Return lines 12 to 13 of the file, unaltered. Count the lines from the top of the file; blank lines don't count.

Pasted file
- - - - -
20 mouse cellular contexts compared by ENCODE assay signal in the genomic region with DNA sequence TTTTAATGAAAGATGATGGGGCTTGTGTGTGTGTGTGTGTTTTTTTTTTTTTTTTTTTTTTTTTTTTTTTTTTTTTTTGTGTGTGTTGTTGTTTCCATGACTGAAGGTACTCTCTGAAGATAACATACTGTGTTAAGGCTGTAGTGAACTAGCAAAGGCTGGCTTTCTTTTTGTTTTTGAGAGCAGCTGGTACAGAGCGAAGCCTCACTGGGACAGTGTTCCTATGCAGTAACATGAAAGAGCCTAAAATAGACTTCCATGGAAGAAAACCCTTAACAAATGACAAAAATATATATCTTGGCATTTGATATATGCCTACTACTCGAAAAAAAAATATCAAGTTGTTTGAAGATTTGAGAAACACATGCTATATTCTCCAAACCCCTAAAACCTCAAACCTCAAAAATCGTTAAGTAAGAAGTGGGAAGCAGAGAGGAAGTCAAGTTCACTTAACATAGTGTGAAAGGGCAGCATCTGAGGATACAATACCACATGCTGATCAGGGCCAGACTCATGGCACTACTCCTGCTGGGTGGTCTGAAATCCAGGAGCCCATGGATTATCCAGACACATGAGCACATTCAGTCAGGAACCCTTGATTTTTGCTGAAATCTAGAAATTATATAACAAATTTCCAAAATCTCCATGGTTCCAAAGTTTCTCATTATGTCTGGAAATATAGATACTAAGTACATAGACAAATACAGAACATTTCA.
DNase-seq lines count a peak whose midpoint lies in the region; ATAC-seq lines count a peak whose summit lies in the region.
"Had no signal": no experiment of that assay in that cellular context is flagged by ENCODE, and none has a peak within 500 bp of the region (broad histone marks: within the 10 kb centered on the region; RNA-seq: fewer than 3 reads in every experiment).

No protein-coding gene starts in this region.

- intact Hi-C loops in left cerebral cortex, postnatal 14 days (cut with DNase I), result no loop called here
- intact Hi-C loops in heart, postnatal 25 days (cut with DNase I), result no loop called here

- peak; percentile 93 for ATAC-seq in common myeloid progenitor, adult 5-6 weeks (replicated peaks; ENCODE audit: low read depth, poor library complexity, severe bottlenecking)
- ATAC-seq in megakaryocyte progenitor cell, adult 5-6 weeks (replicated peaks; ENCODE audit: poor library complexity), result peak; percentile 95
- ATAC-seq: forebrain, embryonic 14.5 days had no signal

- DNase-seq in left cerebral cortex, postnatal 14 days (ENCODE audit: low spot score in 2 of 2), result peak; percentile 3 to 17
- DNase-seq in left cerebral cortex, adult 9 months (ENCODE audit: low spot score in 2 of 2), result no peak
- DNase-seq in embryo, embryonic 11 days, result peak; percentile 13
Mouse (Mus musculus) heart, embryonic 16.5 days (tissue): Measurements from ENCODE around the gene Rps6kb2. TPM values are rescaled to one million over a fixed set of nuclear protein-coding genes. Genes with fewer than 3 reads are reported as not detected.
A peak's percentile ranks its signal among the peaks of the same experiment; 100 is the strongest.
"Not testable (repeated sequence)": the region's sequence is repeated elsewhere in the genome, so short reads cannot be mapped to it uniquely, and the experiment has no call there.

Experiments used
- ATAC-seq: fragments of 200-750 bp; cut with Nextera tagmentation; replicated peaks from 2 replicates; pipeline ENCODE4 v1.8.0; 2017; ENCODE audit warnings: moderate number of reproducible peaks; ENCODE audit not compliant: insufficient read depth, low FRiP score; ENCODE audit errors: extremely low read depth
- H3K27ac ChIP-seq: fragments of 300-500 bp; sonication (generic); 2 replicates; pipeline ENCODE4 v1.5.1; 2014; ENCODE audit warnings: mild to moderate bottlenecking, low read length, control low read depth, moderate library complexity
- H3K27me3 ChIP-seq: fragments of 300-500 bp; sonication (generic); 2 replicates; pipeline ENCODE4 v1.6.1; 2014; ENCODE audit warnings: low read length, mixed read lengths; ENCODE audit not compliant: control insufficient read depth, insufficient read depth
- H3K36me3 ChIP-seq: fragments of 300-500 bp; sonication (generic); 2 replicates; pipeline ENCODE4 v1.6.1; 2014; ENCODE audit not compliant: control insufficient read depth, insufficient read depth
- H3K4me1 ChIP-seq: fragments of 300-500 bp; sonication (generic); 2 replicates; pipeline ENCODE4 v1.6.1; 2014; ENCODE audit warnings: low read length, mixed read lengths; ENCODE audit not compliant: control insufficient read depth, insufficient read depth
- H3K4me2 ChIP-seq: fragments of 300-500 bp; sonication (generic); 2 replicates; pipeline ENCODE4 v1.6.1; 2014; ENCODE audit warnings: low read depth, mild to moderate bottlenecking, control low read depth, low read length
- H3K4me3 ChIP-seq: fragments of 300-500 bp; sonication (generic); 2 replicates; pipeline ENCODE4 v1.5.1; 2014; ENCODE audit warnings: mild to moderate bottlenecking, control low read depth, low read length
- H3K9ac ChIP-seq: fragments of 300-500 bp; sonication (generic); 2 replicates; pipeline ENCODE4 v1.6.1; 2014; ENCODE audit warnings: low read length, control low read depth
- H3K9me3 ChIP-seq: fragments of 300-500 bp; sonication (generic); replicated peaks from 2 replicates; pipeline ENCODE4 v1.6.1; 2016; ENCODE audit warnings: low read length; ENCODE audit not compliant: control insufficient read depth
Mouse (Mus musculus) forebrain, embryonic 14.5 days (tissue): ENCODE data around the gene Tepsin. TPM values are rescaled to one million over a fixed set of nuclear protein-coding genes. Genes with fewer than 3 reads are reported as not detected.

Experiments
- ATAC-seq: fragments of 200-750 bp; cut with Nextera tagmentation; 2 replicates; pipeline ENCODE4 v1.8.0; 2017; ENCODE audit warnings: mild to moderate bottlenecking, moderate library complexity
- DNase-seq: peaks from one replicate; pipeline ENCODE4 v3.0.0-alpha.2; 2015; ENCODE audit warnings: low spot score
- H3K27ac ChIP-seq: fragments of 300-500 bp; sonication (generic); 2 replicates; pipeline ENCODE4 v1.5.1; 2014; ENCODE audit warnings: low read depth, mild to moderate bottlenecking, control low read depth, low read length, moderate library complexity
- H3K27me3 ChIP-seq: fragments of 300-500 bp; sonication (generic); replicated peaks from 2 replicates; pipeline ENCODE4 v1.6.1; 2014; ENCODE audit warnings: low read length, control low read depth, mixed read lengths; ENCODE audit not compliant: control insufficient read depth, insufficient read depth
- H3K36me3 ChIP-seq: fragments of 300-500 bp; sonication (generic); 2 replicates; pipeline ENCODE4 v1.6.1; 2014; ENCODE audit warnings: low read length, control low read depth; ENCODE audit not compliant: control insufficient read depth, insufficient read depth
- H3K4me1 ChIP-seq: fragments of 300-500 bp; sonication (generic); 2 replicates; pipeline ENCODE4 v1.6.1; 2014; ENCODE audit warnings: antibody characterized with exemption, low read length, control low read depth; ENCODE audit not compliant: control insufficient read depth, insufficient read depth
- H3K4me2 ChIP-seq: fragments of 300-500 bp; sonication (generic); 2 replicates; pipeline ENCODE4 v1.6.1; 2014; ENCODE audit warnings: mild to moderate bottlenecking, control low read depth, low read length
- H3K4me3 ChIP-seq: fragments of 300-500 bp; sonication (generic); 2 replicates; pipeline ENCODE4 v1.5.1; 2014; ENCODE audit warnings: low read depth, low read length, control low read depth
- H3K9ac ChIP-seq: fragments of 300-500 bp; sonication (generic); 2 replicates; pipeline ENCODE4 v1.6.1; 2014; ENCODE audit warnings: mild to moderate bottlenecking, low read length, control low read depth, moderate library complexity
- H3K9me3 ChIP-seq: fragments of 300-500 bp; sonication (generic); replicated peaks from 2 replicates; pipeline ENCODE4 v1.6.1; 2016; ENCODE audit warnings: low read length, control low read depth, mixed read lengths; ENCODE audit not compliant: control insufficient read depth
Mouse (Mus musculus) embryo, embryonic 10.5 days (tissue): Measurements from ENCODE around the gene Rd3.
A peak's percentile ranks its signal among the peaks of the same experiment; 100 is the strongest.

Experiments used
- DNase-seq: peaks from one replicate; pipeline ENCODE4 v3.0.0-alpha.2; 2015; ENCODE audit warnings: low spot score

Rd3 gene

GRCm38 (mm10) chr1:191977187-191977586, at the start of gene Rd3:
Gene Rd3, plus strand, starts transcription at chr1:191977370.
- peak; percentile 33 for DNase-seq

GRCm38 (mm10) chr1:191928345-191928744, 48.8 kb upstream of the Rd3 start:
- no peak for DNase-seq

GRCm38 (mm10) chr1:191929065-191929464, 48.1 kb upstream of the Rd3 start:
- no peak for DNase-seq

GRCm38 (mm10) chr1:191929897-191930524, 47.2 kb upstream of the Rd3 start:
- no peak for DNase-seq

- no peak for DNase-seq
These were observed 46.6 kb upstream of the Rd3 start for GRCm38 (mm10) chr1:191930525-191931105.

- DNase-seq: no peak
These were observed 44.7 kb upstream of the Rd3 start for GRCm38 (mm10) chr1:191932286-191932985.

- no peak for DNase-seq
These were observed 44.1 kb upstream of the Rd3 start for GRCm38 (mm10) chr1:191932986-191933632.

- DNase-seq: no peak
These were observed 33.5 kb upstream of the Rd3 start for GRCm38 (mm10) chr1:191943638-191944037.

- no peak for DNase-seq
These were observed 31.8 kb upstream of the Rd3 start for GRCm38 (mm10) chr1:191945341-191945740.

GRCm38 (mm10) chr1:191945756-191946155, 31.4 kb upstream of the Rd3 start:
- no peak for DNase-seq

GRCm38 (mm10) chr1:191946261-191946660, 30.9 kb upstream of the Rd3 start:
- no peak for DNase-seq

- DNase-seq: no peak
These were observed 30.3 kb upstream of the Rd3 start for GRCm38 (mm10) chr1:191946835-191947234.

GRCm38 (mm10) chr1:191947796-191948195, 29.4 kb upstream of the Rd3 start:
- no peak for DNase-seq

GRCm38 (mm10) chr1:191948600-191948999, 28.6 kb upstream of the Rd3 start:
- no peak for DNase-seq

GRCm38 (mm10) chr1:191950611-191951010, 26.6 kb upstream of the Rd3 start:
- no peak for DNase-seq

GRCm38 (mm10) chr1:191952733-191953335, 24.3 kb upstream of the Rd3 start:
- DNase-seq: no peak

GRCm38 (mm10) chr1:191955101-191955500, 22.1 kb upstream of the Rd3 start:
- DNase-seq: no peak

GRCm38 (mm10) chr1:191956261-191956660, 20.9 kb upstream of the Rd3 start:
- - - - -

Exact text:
- DNase-seq in embryo, embryonic 11 days, result peak; percentile 13
Mouse (Mus musculus) heart, embryonic 16.5 days (tissue): Measurements from ENCODE around the gene Rps6kb2. TPM values are rescaled to one million over a fixed set of nuclear protein-coding genes. Genes with fewer than 3 reads are reported as not detected.